Friday, July 1, 2011

Summer of Jest--the First 300 Pages


My family and I have sold our home.  We're living temporarily with my in-laws, trying to stay out of the exurban heat, and awaiting the birth of our second child.  Throughout all of this, I've been lugging around Infinite Jest, trying to make headway.  Here's where I am so far:

Now that I'm 300 pages into it, it's about time for me to do some writing about what I've read.  I have gotten through the bewildering first 150-pages or so, when I was beginning to question whether the novel was ever going to stop introducing new characters, new situations, and new plotlines that needed my attention.  At this point in the novel, I feel confident that there are two main plots and I understand them--on one hand, Hal Incadenza and the E.T.A. kids, and on the other hand Don Gately and the equally eccentric denizens of the Enfield House.

No way am I going to try a summary, or even an analysis of it.  Instead, I am going to highlight some of the sections of the novel that I have enjoyed the most so far, in no particular order.  (Most of the following comes from emails I have written with my older brother, Jason, who has been guiding me through my reading.  He's the one who encouraged me to start reading it back in 2004, when I made it to page 324, and who has stuck with me until now.) 

  • The seven-page chapter beginning on page 144 with the ridiculously long title which details how video-telephoning (a.k.a. "videophony") first became really popular, but then people reacted against it and went back to regular audio-only phoning.  It's so freaking brilliant and hilarious, even though it does nothing to further the story and could easily be excised.  I was thinking this: "Dude.  If I ever had an idea as great and well-thought-out as this one, then that would be the one idea I've been looking for all my life, and I could write a novel around it."  The fact that it's a seven-page aside in this book is mind-blowing.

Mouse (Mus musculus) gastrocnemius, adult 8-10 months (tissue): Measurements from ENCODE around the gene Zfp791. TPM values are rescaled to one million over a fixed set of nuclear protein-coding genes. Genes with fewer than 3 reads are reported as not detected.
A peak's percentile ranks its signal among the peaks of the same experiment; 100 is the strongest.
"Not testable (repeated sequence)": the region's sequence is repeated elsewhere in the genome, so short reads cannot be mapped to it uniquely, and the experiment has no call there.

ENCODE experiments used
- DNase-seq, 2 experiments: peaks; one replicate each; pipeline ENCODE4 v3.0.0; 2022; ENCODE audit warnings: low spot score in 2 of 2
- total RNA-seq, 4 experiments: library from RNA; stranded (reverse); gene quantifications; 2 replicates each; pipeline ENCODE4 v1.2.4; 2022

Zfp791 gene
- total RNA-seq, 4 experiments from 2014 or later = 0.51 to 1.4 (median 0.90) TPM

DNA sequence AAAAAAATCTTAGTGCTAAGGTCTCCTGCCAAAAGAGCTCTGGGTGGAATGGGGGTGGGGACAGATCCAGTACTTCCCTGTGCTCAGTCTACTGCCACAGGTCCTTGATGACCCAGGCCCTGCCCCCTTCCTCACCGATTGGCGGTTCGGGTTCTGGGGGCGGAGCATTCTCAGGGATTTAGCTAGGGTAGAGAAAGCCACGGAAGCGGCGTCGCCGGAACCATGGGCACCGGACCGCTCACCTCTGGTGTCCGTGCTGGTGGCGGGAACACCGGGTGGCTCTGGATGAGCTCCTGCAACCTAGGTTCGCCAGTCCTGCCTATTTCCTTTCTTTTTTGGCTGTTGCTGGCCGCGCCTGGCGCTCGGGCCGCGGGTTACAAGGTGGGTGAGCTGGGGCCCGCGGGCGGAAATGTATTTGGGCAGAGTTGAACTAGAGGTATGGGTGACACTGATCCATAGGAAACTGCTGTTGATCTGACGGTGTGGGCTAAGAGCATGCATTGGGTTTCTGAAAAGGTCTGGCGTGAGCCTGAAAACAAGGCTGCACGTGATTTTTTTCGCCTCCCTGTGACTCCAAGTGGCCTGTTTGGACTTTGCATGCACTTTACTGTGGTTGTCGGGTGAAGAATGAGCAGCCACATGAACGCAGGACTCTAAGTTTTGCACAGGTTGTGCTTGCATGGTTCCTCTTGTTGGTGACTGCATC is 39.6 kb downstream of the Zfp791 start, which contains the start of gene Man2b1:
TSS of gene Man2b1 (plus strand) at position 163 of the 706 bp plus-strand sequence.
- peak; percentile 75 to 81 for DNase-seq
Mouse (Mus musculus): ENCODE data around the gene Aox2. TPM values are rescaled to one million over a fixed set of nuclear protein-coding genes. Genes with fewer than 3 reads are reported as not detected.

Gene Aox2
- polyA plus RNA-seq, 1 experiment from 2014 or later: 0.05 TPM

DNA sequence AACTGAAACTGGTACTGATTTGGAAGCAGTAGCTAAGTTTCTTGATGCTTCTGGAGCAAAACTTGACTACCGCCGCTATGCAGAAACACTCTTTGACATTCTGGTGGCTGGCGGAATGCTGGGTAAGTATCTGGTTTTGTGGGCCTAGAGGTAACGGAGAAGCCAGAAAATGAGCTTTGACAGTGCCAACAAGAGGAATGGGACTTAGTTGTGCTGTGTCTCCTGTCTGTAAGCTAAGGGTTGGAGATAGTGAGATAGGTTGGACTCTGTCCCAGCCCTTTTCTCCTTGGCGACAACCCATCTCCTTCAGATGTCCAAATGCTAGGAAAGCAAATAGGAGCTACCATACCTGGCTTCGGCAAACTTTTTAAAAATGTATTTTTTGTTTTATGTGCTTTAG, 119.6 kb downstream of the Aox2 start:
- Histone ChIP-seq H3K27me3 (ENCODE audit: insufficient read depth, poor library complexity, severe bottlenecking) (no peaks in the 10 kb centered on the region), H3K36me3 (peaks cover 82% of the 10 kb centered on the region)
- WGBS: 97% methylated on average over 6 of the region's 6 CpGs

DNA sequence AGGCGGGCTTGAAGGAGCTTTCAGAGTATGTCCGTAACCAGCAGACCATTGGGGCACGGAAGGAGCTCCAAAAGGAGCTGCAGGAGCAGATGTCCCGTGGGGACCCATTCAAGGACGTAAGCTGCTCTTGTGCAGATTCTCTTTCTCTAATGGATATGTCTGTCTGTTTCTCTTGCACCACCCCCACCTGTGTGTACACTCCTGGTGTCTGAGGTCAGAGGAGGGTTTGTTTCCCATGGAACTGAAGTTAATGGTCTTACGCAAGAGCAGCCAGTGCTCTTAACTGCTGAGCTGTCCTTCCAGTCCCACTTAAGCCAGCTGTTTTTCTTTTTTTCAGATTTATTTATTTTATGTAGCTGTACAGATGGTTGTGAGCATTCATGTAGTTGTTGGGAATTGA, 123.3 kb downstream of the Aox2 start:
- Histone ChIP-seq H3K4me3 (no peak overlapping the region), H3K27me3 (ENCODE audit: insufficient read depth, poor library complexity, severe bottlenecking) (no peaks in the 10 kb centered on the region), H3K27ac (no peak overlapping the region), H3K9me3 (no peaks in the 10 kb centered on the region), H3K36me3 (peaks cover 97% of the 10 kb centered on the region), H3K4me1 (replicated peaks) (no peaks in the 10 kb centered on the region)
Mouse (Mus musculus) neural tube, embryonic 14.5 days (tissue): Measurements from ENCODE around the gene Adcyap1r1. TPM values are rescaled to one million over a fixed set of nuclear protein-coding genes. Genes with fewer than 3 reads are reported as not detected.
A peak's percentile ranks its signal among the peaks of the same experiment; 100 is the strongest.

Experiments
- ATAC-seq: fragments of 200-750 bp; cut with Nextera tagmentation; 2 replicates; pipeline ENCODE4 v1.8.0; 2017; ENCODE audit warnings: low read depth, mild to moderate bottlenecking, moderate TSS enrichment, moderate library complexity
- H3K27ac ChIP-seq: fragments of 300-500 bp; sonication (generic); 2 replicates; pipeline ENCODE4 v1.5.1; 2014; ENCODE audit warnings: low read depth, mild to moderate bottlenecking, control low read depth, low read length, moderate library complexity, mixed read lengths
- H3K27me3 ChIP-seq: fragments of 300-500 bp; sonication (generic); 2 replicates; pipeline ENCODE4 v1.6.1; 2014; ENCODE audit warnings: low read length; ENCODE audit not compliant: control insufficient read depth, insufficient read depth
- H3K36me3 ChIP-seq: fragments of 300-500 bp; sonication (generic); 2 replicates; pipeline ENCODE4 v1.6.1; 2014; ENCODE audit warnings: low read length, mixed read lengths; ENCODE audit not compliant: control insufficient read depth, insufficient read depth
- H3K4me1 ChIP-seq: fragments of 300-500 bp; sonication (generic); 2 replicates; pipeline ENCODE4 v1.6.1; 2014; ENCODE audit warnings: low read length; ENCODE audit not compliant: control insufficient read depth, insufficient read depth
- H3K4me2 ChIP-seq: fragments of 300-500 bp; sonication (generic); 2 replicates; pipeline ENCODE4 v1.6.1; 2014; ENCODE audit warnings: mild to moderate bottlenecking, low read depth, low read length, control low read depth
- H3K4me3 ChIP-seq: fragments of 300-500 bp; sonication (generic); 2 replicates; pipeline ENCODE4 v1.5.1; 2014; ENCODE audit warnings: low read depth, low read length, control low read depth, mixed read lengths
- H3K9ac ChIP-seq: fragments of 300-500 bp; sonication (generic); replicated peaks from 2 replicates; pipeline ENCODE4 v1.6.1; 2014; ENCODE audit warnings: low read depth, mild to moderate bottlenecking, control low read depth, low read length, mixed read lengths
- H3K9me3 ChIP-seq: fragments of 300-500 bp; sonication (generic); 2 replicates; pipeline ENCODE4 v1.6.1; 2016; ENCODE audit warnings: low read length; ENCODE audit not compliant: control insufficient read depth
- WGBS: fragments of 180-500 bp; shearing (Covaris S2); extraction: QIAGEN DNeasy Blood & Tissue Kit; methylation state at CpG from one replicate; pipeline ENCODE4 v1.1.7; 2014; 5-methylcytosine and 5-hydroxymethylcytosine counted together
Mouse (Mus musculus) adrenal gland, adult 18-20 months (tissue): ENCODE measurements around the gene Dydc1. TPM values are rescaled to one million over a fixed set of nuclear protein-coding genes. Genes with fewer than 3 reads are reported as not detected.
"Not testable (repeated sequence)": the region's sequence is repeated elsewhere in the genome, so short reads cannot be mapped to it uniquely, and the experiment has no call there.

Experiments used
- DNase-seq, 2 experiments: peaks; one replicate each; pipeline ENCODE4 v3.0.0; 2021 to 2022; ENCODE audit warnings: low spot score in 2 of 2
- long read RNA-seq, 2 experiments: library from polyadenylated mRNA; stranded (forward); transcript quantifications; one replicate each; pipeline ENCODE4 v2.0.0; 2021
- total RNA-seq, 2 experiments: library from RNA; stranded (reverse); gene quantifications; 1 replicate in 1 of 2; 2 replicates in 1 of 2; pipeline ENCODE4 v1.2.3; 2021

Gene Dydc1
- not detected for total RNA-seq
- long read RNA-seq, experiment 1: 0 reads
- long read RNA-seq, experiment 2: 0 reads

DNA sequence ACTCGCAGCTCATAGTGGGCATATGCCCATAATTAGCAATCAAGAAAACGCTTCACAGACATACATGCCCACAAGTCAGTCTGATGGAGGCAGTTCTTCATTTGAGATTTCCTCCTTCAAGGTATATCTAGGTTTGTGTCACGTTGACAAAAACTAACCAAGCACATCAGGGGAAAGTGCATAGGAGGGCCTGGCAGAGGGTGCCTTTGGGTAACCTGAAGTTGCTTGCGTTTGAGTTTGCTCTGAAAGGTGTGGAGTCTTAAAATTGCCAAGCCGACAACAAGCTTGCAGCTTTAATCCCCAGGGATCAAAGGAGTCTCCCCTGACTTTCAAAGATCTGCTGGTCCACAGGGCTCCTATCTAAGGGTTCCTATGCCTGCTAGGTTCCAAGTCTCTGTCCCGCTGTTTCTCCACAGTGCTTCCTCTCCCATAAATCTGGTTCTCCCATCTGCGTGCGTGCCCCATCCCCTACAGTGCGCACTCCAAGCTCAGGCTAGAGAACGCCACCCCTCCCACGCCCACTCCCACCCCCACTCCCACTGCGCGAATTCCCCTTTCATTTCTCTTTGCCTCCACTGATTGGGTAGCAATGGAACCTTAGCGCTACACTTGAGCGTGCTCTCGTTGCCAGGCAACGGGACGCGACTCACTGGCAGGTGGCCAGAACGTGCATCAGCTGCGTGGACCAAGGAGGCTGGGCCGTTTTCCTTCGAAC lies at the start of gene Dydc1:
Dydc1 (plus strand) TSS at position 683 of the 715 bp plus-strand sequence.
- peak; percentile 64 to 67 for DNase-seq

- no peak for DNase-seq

• The chapter from B.S. 1960 that begins on p. 157 is a 12-page monologue from Jim Incandenza's father to Jim in the garage of their trailer park.  It includes a 10-page long paragraph.  This was very, very difficult to read and had to be done in one all-out burst of energy (how do you pause in the middle of a 10-page paragraph?)  And the whole time I was thinking "This [jerk]!  Why doesn't he make a paragraph break?  This is so so so so demanding to read!"  But man oh man.  It was just so fantastic.  In Jim's father's memory, he (Jim's father) is beating the [bejeezus] out of a kid at tennis and he hears his dad say "Yeah, he's good, but he'll never be great," and at that instant he loses control of his body and [ruins] his knees forever.  Wow.
  • James O. Incandenza's filmography takes up seven and a half pages of the endnotes, and details dozens of his movies.  Again, had I been clever enough to think up a few of these ideas (my personal favorite is Cage III--Free Show), I would be very proud of myself.  Also, if these movies actually existed, my friend Hayden would own them all, probably on VHS.
From time to time, I have grown frustrated with Wallace's hyper-virtuosic writing style and what I interpret as cleverness for cleverness's sake.  I was at first peeved that he withheld some very vital information from us until page 233,  but now I see how its sudden appearance fits into the grand comic scheme of the book.  The chapter beginning on page 37 about Wardine and Reginald put me off, (sample line: "Reginald he down and beg for Wardine tell Reignald momma how Wardine momma treat Wardine"), and I was reassured to find that others had found this an off-putting moment.

The more I read Infinite Jest, the more I am reminded of how much I loved reading Lolita, and how much I disliked Pynchon's V.  And that's what I have to say right now.  Back to reading!

1 comment:

  1. Addendum: For years I have been teaching my students that you can sing just about any of Emily Dickinson's poems to the tune of "The Yellow Rose of Texas." It wasn't until just now that I realized that this was one of Orin Incandenza's crackpot ideas.